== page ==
Blockchain technology is much like the internet in the mid-90s. They compare because both are complex technologies that have been poorly communicated by experts. The industry needs a good spokesperson who understands the technicalities but can also communicate with the uninitiated. Most importantly, the industry needs someone who can provide a balanced and realistic view of the opportunities and risks.

A Bit of History

Even before Bitcoin was introduced, several organizations had already tried implementing digital currency. Digital currencies attempted to enter the mainstream amid promises of a cashless society versus warnings of malware and digital insecurity. However, credit cards and bank cards were already pushing physical cash out of most consumer wallets and cybersecurity was tightening up.

The mainstream logic is that a cashless society will be more secure. Without cash, petty thieves will stop the violent robberies of convenient stores and even bank heists will become a thing of the past. At least, that’s what digital currency proponents have proclaimed through the years.

A Bit of Coin

Much of the difficulty for previous digital currencies was more political than economic. It wasn’t until Bitcoin introduced the blockchain in 2009 that cryptocurrencies became fully decentralized. With the security and transparency that blockchain offers, the notion of replacing national fiat currency became popular.

The blockchain is a distributed ledger which anyone can read, and it makes Bitcoin more secure and more transparent than cash. It also means the currency never goes through a bank or similar institution. Therefore, the fees are much lower, and no central authority can target your account. However, no central authority can guarantee any goods or services in exchange for a bitcoin.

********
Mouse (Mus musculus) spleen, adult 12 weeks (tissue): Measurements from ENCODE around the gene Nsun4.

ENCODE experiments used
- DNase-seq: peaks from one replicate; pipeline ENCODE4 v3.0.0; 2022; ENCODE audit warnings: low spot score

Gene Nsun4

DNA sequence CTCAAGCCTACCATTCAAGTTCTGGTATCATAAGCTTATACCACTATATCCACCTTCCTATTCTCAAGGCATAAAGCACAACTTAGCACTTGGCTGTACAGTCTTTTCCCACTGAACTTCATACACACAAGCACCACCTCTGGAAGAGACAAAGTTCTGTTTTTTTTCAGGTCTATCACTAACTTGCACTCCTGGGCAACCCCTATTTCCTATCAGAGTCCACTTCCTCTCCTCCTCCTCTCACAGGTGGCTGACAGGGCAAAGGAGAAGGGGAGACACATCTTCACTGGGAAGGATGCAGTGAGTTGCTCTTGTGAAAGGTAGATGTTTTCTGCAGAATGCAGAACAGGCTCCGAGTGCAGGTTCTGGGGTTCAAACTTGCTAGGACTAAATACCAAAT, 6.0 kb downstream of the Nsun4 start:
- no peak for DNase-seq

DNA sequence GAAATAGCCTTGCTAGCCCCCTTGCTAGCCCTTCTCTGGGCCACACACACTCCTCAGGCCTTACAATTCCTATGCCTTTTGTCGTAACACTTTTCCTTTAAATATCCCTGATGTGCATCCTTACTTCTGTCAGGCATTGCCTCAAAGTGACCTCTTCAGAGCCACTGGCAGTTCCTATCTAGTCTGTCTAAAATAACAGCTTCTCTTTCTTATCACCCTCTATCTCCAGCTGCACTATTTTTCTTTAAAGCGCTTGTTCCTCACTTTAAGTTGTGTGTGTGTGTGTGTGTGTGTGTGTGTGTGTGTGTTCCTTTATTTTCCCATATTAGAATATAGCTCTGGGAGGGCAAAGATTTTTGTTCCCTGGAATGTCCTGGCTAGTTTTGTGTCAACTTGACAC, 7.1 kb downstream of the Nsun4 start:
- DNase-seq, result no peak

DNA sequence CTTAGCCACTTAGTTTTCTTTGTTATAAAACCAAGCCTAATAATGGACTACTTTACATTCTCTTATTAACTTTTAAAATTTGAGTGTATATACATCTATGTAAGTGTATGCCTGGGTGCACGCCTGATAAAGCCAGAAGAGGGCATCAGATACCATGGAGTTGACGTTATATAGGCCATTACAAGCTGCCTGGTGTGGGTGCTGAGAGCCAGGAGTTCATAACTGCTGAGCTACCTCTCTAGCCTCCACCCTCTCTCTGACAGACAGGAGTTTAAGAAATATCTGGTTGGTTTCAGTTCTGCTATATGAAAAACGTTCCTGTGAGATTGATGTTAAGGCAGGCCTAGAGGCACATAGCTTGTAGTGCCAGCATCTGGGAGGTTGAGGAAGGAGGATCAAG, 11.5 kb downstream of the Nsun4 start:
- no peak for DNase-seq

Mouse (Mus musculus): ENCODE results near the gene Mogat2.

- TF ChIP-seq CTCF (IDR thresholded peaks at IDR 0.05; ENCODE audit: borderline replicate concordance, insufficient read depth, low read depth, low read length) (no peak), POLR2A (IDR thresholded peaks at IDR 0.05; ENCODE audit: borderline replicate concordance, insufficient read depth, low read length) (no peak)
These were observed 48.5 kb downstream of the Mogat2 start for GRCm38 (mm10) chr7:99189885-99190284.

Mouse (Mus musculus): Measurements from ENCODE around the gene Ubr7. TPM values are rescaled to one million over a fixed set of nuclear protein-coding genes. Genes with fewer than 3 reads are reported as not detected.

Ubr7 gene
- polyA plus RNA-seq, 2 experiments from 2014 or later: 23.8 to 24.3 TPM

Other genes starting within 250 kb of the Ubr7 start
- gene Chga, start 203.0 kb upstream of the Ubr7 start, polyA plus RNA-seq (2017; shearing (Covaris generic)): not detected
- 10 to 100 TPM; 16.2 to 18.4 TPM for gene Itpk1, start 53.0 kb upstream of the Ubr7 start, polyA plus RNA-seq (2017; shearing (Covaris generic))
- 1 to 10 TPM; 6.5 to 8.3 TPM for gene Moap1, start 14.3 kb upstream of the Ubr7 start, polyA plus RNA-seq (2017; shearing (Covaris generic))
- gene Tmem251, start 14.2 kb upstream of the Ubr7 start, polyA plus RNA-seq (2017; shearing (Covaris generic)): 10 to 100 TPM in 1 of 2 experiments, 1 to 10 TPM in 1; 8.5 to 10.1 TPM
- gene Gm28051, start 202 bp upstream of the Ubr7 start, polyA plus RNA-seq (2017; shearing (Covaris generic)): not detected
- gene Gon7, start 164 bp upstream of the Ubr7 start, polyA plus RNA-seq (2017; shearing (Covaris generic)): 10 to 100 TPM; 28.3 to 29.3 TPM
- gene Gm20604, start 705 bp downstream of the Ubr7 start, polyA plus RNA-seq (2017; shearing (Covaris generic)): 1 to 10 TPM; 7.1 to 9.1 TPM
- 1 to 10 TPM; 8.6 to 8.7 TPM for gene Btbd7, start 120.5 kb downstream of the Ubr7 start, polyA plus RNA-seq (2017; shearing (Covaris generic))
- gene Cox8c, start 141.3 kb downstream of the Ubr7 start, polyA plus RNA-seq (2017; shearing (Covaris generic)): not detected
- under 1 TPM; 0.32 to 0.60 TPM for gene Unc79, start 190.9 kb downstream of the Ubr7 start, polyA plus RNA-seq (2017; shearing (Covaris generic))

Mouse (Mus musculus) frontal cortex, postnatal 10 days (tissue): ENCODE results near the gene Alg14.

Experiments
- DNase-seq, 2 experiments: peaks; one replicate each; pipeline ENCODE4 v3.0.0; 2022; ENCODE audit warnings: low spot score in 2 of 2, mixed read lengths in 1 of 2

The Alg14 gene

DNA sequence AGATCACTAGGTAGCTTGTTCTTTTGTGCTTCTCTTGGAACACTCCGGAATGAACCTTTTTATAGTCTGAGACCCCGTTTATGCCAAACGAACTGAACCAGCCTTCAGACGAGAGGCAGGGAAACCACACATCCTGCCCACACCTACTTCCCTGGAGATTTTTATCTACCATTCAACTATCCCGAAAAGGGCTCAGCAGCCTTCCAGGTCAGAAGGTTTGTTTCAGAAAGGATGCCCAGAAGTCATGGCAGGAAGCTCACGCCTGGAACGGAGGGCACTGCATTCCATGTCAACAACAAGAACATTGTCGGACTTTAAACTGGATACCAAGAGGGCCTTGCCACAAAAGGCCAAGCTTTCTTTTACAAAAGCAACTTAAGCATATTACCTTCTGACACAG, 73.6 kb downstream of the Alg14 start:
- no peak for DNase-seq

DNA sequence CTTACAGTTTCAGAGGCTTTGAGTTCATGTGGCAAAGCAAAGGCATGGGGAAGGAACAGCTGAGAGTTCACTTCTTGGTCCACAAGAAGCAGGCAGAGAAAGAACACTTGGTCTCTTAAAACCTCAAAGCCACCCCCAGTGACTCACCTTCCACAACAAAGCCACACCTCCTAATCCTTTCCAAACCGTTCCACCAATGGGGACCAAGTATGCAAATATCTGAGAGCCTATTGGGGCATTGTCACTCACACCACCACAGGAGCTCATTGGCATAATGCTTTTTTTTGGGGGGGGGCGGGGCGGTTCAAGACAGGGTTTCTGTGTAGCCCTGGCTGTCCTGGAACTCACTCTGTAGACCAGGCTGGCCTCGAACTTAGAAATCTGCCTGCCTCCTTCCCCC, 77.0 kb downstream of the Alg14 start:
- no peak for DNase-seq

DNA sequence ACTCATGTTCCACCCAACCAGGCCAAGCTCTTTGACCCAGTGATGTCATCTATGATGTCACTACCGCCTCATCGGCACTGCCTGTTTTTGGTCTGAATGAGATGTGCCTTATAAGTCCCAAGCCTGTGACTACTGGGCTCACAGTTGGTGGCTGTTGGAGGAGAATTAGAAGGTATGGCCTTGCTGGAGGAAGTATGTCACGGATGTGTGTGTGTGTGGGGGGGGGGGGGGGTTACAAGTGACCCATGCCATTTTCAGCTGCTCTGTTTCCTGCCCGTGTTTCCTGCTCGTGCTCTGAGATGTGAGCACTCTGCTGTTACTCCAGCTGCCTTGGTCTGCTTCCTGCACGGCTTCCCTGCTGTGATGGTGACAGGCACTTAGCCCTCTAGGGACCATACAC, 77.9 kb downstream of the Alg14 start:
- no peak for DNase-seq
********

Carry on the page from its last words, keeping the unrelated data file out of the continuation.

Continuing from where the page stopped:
As strong as proponents want to make Bitcoin sound, it has its weaknesses. The cybersecurity alarms rang loudly recently when both CoinDash and Swarm City were hacked. Bitcoin became associated with drug cartels and other criminals such as human traffickers. Whether these associations between Bitcoin and the black market are fair or not is irrelevant. The key point is how society will adapt to Bitcoin and other cryptocurrencies.

A Block of Chain

Now the hype has moved from Bitcoin to its underlying technology, the blockchain itself. Researchers see the role blockchain can play in innovation expanding beyond mere currency. From powering a better internet and keeping better records to trading shares and securing real estate, blockchain is expected to improve much more than just payments. Even Airbnb wants a piece of the action.

In fact, some commentators have said that the blockchain is more promising than the currency. They say the value of the blockchain will exceed the currency that brought it to life. Still others claim that blockchain without Bitcoin is pure folly. These experts claim that this year, 2017, will be the hallmark year when Bitcoin reigns supreme, albeit with blockchain supporting it. In fact, both sides of the debate may be correct. The truth may be somewhere in the middle.

A Lag of Culture

Bitcoin, Ethereum, and all the other blockchain based cryptocurrencies have their strengths and weaknesses. Yet, amid both the positive and negative hype, it is often difficult to tell what the reality of the situation is. Proponents are naturally biased, and detractors have their own agendas.

The reason for this is a phenomenon known as cultural lag. Every time a new technology is released to the world, its introduction is accompanied by idealist utopian promises and reactionary dystopian warnings. However, the reality is always somewhere in the middle.

All of this plays out while the technology rolls through four key stages: technology developers, the industrial sector, government, and society as a whole. The truth is often lost in the translation between each of the four stages. The cultural lag of both cryptocurrency and blockchain is still playing out. Governments are still trying to decide what to do with the cryptocurrencies. Society will need government to address the challenge before the masses start to understand it.

The above was written for Excel4theStreet

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